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New York City Passes Law Barring Employers From Inquiring Into Job Applicant Salary History

On May 4, 2017, Mayor Bill de Blasio signed a New York City Council bill that prohibits employers from inquiring about a prospective employee’s “salary history” during any stage of the employment process.  In addition, the new law prevents employers, who happen to be aware of a job candidate’s salary history, from relying on it in making compensation determinations.  The law is aimed at eliminating gender wage gaps, but protects all job applicants, regardless of gender.

The law defines “salary history” broadly to include all wages, benefits or other compensation, but does not include inquiring into a prospective employee’s revenue, sales, or other production reports.  Although employers will not be permitted to ask applicants what they were paid in prior jobs, they are permitted to inform applicants about the job position’s proposed or anticipated salary.  In addition, employers and job candidates can discuss compensation expectations as long as there is no disclosure of prior salary history.

The Local Law amends the Administrative Code of the City of New York, and the New York City Commission on Human Rights will likely issue regulations and guidance to further the law’s purpose.  The law will take effect on October 31, 2017.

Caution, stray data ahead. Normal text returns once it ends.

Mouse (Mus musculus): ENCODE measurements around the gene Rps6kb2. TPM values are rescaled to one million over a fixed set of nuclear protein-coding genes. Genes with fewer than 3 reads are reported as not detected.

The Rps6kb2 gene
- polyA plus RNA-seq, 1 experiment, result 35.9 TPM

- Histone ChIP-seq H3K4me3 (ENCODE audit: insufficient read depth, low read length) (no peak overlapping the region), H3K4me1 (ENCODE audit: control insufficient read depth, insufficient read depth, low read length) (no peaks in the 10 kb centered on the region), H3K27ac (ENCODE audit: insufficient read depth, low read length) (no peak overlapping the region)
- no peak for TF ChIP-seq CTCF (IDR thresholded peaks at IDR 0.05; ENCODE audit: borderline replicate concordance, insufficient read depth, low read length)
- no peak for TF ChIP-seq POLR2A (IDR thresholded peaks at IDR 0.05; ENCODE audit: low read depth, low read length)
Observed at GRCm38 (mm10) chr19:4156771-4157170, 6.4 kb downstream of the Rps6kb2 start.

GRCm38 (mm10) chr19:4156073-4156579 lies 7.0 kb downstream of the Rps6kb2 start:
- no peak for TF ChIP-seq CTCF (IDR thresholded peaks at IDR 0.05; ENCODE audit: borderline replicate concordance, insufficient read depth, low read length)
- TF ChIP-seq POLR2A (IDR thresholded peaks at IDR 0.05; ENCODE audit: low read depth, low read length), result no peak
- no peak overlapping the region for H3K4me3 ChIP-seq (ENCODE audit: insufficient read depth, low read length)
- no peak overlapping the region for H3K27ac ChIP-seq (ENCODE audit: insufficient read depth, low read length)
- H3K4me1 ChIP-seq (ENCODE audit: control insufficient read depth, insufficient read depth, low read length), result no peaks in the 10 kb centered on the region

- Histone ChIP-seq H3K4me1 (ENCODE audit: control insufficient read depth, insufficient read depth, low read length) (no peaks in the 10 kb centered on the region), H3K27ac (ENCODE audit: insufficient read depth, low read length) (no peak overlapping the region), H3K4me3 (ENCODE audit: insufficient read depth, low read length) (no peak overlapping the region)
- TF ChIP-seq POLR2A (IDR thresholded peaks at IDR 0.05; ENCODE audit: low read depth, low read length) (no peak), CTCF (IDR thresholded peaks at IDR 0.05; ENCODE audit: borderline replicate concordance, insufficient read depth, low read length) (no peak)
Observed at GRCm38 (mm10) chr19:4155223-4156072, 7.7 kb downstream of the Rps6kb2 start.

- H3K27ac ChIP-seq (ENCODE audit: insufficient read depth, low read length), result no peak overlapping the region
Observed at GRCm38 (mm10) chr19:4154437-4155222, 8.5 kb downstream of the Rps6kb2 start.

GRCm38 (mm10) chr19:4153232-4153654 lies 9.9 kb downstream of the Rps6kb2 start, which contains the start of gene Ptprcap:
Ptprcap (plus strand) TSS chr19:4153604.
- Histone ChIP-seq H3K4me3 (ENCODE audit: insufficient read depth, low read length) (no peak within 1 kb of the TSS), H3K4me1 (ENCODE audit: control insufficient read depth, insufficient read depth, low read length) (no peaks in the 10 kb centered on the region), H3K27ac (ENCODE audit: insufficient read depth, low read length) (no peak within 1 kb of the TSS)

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About this Author

Salvatore Gangemi, Employment Litigator, Fair Labor Standards Act, Murtha Cullina
Partner

Salvatore G. Gangemi is a Partner in the Litigation Department of Murtha Cullina and a member of the Labor and Employment Practice Group. Mr. Gangemi advises clients with respect to state, federal and local employment laws, including the Fair Labor Standards Act, Title VII, Age Discrimination in Employment Act, Americans with Disabilities Act, Family Medical Leave Act, and New York State and City employment laws.

He handles matters in federal and state courts and before administrative agencies, such as the Equal Employment Opportunity Commission, New York State Division of Human...

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